It is too soon to tell what is going on in Kabul right now, but folks are raising the Tet parallel all over the place, including on unrelated blog posts of mine.
My first take: the Taliban aspire to Tet but are too late. That is, Tet was a key turning point because it changed expectations about what was happening in Vietnam, forcing a series of political decisions and changes, including LBJ not running for re-election and the end of escalation. In Afghanistan, the Taliban may be attempting to score a similar blow, but it will not affect US domestic politics in the same. Why? Because the US and its NATO partners have already begun the process of getting out. In 1968, there was no end in sight, with the US commitment seemingly forever enduring. In 2011, the clock has been ticking for a while, with 2014 very much on the horizon.
My second take: the Tet parallel is apt in one way. All that stuff we have been hearing about decapitation of the Taliban must be, ahem, exaggerated if the insurgents can coordinate this well. To be clear, I am not saying that the US/NATO forces have been lying about how many middle-level managers have been getting captured or killed, just that the effects may have been overplayed.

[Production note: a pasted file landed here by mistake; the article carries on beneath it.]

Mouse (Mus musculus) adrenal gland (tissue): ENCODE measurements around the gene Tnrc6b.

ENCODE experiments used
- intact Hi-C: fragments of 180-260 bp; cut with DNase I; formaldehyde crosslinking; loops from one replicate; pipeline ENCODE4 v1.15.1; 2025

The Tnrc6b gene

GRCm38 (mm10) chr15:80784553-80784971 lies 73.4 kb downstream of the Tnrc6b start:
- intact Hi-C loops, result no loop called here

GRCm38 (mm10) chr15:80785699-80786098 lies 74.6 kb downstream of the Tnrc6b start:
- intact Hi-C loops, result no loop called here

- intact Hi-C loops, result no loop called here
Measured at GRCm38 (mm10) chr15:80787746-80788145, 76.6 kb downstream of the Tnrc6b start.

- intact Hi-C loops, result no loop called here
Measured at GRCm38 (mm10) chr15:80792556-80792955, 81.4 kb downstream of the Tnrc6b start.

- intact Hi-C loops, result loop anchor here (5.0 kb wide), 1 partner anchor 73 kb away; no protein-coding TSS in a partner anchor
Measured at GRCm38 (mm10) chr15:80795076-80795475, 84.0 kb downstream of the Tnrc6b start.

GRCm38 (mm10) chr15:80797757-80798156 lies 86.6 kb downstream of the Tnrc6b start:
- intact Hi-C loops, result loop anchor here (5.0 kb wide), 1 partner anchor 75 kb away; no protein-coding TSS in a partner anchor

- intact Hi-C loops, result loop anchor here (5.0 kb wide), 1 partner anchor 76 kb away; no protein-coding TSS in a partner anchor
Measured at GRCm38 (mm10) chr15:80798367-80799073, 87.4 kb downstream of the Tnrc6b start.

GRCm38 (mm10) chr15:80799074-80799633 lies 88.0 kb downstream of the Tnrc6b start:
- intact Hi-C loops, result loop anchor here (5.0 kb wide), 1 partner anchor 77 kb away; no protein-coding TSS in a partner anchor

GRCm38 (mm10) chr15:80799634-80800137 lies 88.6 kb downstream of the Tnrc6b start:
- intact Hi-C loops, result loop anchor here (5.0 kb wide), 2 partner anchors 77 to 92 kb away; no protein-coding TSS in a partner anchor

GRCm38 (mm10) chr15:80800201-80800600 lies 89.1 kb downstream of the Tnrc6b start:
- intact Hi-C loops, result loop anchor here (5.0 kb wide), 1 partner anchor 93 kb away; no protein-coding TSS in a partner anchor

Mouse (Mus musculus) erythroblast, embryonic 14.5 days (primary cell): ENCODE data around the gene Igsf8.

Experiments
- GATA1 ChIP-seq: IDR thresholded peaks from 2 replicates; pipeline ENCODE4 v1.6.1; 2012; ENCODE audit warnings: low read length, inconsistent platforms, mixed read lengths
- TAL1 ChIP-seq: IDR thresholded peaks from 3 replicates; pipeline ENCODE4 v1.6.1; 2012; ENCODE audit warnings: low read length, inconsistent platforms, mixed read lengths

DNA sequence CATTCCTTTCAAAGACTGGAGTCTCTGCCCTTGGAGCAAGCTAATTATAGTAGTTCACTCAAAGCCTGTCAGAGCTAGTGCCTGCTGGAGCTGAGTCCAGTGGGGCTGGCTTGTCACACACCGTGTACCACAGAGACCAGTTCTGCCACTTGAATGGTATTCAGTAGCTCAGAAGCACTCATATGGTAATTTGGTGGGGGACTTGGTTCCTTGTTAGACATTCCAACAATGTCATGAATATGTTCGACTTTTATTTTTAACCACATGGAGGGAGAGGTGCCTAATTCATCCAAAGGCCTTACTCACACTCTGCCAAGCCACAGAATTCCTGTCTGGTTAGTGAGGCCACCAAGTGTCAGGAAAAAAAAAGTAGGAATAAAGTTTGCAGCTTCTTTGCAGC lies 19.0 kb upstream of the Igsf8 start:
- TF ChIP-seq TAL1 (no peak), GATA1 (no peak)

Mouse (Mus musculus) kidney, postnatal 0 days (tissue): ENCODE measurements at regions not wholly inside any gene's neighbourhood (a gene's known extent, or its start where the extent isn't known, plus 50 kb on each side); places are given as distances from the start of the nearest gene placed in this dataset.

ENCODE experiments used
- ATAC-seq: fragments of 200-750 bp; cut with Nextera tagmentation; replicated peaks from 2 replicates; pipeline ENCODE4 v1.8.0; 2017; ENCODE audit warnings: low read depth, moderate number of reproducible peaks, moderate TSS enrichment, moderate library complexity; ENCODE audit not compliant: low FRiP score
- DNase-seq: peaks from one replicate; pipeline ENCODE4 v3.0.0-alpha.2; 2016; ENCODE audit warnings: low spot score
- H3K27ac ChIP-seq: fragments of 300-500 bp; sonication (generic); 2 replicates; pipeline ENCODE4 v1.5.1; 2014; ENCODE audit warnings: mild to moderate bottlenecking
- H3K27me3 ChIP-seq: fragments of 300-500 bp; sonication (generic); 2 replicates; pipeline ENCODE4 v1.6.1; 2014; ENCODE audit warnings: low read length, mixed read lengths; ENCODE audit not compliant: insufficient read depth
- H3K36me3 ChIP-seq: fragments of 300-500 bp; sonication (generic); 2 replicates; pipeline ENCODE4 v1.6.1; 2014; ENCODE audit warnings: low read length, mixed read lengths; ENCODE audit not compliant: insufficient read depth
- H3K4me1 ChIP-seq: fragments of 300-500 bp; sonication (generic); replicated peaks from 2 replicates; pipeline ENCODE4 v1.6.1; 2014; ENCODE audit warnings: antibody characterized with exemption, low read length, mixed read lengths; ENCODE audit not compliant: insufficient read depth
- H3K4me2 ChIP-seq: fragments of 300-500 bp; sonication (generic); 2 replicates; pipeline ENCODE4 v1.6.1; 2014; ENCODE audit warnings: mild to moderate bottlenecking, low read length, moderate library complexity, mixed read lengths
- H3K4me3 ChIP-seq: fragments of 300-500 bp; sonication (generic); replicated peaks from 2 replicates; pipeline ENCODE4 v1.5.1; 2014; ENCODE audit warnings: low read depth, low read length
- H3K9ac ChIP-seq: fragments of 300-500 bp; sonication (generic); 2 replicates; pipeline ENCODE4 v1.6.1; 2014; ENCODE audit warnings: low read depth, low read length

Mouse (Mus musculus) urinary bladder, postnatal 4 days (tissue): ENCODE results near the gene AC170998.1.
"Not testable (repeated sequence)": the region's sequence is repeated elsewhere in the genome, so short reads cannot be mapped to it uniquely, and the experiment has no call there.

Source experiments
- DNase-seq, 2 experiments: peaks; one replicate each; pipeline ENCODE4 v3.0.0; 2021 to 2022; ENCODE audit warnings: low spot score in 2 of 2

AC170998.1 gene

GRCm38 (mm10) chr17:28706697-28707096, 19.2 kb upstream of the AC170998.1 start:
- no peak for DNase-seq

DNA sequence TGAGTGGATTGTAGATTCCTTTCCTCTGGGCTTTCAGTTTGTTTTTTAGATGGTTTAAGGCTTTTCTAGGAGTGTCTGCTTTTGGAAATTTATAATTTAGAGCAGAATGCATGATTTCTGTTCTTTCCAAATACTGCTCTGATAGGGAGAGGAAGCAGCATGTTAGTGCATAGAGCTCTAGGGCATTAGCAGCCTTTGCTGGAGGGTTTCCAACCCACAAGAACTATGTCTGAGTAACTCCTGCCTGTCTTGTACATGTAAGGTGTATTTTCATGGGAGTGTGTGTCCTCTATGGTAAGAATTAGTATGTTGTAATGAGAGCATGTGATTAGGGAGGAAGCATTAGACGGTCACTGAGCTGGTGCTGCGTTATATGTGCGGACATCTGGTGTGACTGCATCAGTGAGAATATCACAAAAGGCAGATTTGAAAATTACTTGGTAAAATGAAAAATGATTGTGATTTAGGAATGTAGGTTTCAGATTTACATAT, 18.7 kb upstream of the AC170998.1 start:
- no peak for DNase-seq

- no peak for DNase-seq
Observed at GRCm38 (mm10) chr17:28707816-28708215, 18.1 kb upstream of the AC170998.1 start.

My third take: war is bargaining by other means. Lots of stuff lately about the Taliban meeting with the US and such. The surge was aimed not so much at victory perhaps but stopping the insurgency's momentum--so that bargaining could proceed. This attack might be a way to re-shift the bargaining space as it shows that the Taliban's powers are not all gone.
So, this might be Tet-esque but no more than that. Still not good news for anyone, but we need to be careful about which parts of the analogy seem to apply.